Amazon reviewer Bill B. complains that “the directions are just not clear” and “There are 3 or 4 important adjustments to be made each time you use the sharpener”. (Even with these complaints, he does give it five stars.) A number of people on forestry forums have expressed similar complaints.

    With the right technique, the adjustments are easy to make and will hold between filings; and the work will go quickly and smoothly.

    Some tips
    ———
    Here are some tips, developed over many hundreds of filings, that I hope will help.

    1. Start with good chain.

    Start working with the jig on the best chain you have: either new chain or expertly ground chain is best.

    2. Chain clamps ride on the rivet heads.

    When set correctly, the chain clamps will ride securely on top of the chain rivet heads. Do not over tighten the thumb screw in the back.

    If the chain clamps are properly set to ride on the top of the rivet heads, the jig will be secure. The clamps can be made to ride securely on 0.325″ chain and even better on 3/8″ chain because of the larger rivet heads. Adjust the two opposing clamp screws tight enough to prevent the cutters from rolling under the file motion and still loose enough to allow the chain to be advanced. When riding properly on the rivet heads, the front of the jig will not drop down due to filing activity.

    The thumb screw has to be snugged just enough to keep the back of the jig from dropping down or the whole jig from kicking back when you are advancing and setting the chain or making the various jig adjustments.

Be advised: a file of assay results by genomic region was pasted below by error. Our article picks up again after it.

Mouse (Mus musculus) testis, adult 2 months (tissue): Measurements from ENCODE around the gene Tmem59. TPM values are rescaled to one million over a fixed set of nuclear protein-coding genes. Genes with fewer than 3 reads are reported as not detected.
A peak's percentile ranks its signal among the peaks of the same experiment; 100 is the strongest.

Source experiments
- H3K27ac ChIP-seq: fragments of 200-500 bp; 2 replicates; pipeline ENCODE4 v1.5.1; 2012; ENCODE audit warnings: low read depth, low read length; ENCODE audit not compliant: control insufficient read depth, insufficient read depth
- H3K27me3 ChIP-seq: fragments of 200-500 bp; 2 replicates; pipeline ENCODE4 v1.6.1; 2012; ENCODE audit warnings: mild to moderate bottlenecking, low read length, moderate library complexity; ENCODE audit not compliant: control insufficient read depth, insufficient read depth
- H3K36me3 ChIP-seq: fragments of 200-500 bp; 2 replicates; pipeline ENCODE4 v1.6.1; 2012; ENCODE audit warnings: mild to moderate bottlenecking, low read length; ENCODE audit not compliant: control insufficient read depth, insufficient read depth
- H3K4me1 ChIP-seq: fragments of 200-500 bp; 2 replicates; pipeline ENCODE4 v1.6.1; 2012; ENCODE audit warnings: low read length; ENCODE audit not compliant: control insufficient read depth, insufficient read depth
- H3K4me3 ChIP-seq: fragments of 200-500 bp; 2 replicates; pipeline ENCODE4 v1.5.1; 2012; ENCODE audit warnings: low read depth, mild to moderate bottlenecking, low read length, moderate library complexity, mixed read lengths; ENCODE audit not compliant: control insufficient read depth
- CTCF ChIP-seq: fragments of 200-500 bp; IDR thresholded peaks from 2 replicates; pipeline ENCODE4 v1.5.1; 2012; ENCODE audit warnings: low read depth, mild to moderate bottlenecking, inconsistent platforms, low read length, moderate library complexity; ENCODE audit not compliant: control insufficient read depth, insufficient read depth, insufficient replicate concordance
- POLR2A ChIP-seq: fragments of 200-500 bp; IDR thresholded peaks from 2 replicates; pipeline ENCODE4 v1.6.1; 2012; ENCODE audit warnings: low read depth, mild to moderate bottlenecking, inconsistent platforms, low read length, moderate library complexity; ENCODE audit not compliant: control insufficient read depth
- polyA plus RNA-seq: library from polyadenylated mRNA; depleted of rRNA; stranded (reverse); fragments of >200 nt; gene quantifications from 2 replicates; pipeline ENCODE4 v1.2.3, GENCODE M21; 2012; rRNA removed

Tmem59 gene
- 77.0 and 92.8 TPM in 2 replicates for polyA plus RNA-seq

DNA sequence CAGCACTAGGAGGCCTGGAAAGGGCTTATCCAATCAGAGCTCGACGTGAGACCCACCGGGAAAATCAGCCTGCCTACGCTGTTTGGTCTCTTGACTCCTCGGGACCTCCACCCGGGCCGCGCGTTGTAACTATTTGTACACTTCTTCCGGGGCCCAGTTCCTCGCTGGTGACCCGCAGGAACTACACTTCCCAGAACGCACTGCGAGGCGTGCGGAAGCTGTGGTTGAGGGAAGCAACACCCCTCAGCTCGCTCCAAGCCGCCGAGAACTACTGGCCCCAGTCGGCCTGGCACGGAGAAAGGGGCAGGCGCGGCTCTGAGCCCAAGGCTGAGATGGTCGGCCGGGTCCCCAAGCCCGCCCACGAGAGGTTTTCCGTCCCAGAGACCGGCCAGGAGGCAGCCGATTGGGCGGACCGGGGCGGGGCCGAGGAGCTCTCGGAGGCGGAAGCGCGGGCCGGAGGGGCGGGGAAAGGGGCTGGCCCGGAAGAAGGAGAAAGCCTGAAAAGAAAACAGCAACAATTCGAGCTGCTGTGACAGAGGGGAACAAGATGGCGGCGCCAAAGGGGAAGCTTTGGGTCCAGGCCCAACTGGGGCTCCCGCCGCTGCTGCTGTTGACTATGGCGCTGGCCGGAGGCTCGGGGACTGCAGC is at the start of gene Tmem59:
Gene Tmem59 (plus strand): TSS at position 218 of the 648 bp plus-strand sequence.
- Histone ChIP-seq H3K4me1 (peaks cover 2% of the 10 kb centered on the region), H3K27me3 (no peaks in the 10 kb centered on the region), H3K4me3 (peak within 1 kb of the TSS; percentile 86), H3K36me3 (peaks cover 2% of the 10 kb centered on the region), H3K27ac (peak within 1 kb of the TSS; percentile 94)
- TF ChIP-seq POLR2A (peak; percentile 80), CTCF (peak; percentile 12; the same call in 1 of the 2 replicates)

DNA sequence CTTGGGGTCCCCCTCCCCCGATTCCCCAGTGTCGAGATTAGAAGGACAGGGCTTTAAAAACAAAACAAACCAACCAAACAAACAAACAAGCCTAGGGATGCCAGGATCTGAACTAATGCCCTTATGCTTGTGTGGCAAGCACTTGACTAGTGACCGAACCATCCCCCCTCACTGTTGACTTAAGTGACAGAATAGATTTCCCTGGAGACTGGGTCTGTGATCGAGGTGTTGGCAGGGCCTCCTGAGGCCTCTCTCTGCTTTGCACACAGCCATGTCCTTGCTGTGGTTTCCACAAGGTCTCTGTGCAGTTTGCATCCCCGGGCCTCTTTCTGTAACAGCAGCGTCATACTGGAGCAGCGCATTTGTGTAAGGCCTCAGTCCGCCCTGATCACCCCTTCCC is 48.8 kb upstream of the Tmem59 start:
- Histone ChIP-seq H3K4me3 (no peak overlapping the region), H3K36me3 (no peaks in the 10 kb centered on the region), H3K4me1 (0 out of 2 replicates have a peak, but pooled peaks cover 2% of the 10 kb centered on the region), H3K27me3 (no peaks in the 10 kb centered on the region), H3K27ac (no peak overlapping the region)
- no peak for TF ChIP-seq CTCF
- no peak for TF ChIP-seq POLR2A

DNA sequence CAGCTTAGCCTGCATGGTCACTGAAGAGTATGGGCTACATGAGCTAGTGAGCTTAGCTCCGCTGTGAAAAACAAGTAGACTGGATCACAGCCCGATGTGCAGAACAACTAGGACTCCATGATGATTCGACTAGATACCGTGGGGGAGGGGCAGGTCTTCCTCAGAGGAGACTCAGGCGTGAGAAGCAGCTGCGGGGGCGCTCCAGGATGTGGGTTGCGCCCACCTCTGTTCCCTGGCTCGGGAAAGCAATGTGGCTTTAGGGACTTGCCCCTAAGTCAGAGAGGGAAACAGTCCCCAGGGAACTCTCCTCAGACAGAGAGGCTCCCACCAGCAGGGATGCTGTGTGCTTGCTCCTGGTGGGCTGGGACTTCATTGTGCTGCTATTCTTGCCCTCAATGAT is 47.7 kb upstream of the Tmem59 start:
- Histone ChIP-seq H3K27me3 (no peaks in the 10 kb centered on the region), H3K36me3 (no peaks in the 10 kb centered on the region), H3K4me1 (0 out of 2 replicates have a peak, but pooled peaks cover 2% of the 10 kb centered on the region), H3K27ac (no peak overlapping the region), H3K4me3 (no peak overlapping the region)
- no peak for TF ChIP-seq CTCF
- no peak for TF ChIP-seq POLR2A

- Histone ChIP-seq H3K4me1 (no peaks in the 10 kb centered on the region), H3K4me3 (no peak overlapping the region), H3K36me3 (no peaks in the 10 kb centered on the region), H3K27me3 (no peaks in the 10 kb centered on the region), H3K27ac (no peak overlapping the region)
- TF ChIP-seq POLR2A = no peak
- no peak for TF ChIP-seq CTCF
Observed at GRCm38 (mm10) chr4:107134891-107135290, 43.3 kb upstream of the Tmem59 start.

If you tighten the thumb screw too much, the two sides of the jig will spread apart and the top will twist. You can feel this happen and see it occur if you look closely. The distortion of the jig will prevent you from achieving and keeping your adjustment settings. (See “8. Stabilizing the jig position with a bar dimple” below) If the pivot point of the rotating head is not maintained in the middle of the chain, you will need to adjust the stop screw each time you change sides. You are also likely to not tighten the thumb screw the same amount when you start. Then you must adjust the settings again. (I believe this is the source of the…

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  2. 24 of 25 people found the following review helpful
    3.0 out of 5 stars
    OK but not nearly as precise as some claims., May 5, 2011
    By 
    ZoneIII (USA) –

    This review is from: Granberg Bar-Mount Chain Saw Sharpener, Model# G-106B

    For an outstanding review of his product, I recommend George Lawrence’s review. It is so detailed and full of useful information that I printed it out and put it with the tool. As other’s have said, the instructions that come with the tool leave a lot to be desired so I highly recommend that you print out George’s review for reference.

    I had previously written a review after using the tool for the first time but now that I have used it about twenty times, I am re-writing my review.

    Before I get to the pros and cons, I should point out that I have worked with tools and machines all my life and I have a very good understanding and feel for them. I don’t fumble around.

    My previous review, after using the tool once, can be summarized by saying that it worked very good. However, after using it about twenty times, I have serious reservations.

    Claims of the precision of this tool can be very misleading, in my opinion. It seems a bit silly to talk about accuracy within 1/1000th of an inch when there is far too much slop in the settings to even come close to such accuracy. George Lawrence cleary has a tremendous amount of experience with the tool and he has probably developed extremely good feel for shortcomings of the tool that allow him to compensate for them.